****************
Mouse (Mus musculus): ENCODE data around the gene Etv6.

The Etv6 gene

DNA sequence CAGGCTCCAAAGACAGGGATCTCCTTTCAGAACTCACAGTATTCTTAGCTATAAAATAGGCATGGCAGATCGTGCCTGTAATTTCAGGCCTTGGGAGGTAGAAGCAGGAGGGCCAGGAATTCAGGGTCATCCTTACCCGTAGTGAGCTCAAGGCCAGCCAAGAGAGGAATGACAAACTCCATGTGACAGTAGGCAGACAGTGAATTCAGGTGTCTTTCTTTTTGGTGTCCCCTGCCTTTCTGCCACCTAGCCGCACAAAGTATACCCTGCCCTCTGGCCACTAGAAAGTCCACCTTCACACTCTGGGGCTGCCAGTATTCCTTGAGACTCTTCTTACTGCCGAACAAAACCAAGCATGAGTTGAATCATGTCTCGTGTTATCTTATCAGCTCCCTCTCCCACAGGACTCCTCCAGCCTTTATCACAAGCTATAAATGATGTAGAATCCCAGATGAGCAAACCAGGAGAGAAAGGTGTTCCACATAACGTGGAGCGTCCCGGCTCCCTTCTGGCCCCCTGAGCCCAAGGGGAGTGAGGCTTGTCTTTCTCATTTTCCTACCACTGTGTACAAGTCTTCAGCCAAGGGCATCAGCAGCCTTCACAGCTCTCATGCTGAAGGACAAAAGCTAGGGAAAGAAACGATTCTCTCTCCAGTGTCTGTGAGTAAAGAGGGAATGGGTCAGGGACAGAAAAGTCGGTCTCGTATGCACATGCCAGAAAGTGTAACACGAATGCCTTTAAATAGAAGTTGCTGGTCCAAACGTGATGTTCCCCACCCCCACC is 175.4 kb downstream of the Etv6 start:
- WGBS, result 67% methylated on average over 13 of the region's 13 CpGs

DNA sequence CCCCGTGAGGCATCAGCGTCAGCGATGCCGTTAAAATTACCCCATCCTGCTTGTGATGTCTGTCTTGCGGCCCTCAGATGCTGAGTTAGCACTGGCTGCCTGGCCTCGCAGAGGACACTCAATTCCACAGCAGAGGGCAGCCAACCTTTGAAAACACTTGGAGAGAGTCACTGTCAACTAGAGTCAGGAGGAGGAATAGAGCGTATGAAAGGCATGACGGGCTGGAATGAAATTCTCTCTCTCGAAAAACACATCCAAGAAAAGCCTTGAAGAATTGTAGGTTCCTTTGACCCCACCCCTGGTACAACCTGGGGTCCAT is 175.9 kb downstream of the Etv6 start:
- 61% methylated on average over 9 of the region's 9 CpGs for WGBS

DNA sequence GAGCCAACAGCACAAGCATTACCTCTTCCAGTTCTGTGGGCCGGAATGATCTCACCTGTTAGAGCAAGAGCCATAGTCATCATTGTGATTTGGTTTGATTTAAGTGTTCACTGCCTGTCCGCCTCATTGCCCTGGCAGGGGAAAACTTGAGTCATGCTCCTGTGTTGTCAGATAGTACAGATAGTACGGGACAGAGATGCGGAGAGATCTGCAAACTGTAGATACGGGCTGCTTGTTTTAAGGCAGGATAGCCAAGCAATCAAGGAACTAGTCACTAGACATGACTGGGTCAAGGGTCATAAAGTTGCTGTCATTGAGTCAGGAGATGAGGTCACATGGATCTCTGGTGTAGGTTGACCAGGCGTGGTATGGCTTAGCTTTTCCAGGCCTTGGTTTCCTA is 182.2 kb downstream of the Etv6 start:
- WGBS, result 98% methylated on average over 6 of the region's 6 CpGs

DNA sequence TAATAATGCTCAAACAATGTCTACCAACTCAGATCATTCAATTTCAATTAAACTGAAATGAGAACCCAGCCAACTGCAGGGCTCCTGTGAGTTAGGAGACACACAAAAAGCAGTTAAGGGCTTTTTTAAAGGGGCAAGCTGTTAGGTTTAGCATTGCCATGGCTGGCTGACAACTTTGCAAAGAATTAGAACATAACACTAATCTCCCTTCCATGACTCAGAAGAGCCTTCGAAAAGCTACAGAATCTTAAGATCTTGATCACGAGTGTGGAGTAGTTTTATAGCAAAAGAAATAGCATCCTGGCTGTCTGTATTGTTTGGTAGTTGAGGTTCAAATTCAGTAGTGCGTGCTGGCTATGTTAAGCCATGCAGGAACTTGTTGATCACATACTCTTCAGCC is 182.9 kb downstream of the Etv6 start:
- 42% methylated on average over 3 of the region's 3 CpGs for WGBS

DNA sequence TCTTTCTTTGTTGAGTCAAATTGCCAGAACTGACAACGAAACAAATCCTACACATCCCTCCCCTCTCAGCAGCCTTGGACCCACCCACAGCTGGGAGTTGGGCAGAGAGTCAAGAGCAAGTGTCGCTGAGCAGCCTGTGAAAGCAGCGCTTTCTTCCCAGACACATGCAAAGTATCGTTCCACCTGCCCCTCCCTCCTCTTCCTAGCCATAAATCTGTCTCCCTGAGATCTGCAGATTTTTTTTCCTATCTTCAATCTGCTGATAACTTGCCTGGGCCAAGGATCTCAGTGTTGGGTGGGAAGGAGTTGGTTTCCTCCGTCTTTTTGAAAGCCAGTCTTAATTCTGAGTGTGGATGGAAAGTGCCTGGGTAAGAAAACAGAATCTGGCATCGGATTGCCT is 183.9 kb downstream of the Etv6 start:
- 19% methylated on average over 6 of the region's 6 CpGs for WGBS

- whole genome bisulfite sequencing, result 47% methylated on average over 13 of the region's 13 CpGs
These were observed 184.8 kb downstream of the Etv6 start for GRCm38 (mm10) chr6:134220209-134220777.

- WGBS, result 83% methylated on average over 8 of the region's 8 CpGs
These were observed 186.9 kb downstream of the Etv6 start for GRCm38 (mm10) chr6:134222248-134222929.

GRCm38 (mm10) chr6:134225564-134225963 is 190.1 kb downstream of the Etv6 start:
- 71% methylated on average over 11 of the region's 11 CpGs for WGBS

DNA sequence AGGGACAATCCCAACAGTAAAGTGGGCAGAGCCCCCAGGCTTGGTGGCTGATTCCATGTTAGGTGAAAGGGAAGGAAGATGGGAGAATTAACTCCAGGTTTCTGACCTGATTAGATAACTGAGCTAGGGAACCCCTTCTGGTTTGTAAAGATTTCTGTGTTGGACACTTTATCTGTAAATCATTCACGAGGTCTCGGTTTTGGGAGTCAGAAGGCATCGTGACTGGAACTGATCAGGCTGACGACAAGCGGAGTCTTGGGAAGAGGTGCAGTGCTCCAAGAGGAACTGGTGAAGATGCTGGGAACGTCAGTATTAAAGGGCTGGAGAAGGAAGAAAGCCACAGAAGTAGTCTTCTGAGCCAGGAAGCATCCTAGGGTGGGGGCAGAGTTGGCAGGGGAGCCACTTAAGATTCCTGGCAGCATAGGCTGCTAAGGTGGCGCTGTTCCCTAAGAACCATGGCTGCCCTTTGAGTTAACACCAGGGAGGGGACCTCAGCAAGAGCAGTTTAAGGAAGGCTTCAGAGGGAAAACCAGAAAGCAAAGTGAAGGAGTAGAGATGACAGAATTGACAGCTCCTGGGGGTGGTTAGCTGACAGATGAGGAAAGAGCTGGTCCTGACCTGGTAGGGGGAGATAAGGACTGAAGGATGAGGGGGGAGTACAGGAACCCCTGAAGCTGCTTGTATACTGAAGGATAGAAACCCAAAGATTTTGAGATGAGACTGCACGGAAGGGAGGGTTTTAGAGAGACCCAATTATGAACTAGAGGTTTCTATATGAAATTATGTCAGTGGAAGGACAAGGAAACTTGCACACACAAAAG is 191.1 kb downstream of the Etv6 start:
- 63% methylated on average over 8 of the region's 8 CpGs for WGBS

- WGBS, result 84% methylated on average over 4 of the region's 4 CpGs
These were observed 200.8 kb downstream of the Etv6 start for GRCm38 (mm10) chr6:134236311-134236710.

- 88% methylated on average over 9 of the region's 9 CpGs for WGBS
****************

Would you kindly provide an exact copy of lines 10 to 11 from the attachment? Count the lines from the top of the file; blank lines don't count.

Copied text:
- 42% methylated on average over 3 of the region's 3 CpGs for WGBS

DNA sequence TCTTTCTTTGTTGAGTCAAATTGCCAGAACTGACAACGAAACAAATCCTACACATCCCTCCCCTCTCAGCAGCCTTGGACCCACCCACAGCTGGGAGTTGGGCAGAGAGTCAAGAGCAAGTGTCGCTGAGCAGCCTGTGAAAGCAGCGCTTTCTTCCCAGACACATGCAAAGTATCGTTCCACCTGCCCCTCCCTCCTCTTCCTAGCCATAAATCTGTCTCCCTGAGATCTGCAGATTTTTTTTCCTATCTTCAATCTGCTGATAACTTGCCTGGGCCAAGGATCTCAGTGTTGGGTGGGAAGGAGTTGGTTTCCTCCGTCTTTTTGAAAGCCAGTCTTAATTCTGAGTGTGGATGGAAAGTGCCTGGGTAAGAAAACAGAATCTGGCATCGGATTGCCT is 183.9 kb downstream of the Etv6 start: